He glanced at the screen. Twenty minutes left. 28 km to his exit. He’d be leaving the freeway right when her timer went off. And then it was another 2km to the hospital, mandatory amber speed cuts and red lights… stopping to fish out a toll since there was no way his credit would cover it. He’d be lucky to get there in half an hour. And the next window for her surgery was over a month away. She’d been lucky to make it this far, especially on maxed-out microtrans insurance with no automatic upgrades.

“Can you forward me some credit, Andrew?”

“Naw, man, and definitely not at the rates you’d pay on an X2. Dude, that’s just a part-time commuter. That’s the…”

“That’s the car you talked me into buying, okay? And you can’t sign your insurance over?”

There was a pause, and Everett was pretty sure that yes, yes he probably could.

“Naw, you know, I got that program I’m on, and they require clean health for three quarters, and I had that thing last year and…”

He dropped the phone out of habit and let off the gas. He could see a cop over on the shoulder. No lights, but he was scanning the cars. Even if he didn’t see him on the phone, he’d pick up the signal, snap his plate, and he’d be screwed. Unless…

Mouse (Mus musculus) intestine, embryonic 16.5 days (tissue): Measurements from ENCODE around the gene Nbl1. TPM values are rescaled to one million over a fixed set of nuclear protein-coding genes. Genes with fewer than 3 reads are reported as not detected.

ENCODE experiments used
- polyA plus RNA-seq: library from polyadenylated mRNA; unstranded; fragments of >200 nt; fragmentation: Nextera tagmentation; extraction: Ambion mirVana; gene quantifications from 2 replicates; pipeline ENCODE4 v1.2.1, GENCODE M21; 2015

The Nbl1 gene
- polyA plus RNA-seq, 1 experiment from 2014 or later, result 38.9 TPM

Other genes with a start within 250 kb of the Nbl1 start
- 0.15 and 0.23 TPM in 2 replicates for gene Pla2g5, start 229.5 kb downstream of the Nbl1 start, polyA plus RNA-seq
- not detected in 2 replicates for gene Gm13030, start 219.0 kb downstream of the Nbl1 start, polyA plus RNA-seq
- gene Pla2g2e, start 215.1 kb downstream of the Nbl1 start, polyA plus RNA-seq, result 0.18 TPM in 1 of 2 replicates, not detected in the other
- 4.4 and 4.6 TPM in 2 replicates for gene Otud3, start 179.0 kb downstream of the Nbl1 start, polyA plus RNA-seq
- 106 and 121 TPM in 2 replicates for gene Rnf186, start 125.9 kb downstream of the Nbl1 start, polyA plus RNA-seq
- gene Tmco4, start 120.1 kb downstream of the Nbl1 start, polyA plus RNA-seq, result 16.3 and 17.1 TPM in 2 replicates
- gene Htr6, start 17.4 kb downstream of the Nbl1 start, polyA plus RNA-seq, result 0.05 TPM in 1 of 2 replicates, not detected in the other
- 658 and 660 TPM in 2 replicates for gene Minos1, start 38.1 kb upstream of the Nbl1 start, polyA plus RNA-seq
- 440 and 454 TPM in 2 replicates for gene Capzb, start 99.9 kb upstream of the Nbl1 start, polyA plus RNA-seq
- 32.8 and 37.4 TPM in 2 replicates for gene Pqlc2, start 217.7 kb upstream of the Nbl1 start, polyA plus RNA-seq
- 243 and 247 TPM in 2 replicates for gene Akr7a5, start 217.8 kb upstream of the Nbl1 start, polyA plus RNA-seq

He slammed on the brakes and spun away from the car on his left to the side of the road, kicking up more than enough dirt for the cop to notice. The other car didn’t stop; if he was lucky, the cop would be paying too much attention to the ruckus behind him to snap its plate. By the time the cop had his lights on and had backed up, Everett was outside of the car, breathing heavy, clutching the doorframe.

“Sir. Are you okay?”

Everett turned slowly, very conscious of the difference between fraud and acting.

“Guy almost ran me off the road. Thought I was going to die.”

“Well, you look okay. Are you injured?”

“I don’t think so. But… “ He pocketed the flash drive he’d ripped from under the steering wheel. “I don’t think I can drive for a while. And I’m in a hurry.”

The cop stared at him for at least ten seconds. Everett hoped that if he did make him get back behind the wheel, the inop car would suit his purposes. It was entirely plausible for the drive to have slipped out and gotten lost on the floorboards, of course. But he didn’t have to resort to that.